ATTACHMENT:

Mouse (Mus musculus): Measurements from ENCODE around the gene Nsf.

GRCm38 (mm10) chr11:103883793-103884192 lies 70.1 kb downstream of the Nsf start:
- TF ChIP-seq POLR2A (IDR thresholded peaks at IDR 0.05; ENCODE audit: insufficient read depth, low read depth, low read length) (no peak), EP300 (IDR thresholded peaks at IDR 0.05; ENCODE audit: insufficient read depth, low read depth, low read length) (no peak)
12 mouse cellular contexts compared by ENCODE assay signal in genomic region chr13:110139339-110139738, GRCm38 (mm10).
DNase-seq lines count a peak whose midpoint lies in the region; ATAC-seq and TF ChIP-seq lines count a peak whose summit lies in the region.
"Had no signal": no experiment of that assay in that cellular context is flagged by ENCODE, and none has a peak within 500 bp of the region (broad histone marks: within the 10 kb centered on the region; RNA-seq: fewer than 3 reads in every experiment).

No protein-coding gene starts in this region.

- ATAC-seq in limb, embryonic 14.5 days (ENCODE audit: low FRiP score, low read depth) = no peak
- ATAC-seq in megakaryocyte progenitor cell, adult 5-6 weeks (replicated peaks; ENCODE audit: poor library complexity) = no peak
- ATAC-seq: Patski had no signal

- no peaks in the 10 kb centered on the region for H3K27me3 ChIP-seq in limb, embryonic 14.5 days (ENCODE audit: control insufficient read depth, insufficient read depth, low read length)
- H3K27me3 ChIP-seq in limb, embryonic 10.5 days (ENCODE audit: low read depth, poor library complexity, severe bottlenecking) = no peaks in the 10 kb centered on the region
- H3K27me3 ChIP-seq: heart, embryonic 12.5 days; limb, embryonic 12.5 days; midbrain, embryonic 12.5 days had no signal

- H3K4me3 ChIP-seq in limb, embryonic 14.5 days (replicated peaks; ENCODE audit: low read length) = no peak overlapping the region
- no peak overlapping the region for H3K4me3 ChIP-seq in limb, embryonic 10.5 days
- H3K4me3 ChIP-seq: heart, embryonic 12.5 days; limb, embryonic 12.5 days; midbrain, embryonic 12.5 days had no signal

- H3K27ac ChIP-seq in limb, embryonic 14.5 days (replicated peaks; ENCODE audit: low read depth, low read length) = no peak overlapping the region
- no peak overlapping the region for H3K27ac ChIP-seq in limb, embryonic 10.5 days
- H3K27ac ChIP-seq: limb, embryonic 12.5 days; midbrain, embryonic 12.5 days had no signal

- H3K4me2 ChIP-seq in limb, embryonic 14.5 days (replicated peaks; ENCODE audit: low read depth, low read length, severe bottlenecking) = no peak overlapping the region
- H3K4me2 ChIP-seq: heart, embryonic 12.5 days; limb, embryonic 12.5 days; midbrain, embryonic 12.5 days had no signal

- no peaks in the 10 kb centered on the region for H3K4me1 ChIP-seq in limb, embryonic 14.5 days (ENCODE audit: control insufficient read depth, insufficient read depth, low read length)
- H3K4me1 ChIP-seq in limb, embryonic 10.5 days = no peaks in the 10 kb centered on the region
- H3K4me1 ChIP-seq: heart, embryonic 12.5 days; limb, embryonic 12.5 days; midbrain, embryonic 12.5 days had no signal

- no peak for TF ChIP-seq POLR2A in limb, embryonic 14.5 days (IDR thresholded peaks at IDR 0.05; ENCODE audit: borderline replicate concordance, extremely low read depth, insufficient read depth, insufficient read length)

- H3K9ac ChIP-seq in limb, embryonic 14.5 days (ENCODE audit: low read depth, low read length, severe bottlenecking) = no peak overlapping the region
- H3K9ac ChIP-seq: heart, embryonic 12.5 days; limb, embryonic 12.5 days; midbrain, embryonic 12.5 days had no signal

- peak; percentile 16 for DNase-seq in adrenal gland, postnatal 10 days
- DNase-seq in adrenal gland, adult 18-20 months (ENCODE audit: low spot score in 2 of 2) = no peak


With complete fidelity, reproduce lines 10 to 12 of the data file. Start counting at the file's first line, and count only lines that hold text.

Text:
- ATAC-seq: Patski had no signal

- no peaks in the 10 kb centered on the region for H3K27me3 ChIP-seq in limb, embryonic 14.5 days (ENCODE audit: control insufficient read depth, insufficient read depth, low read length)
- H3K27me3 ChIP-seq in limb, embryonic 10.5 days (ENCODE audit: low read depth, poor library complexity, severe bottlenecking) = no peaks in the 10 kb centered on the region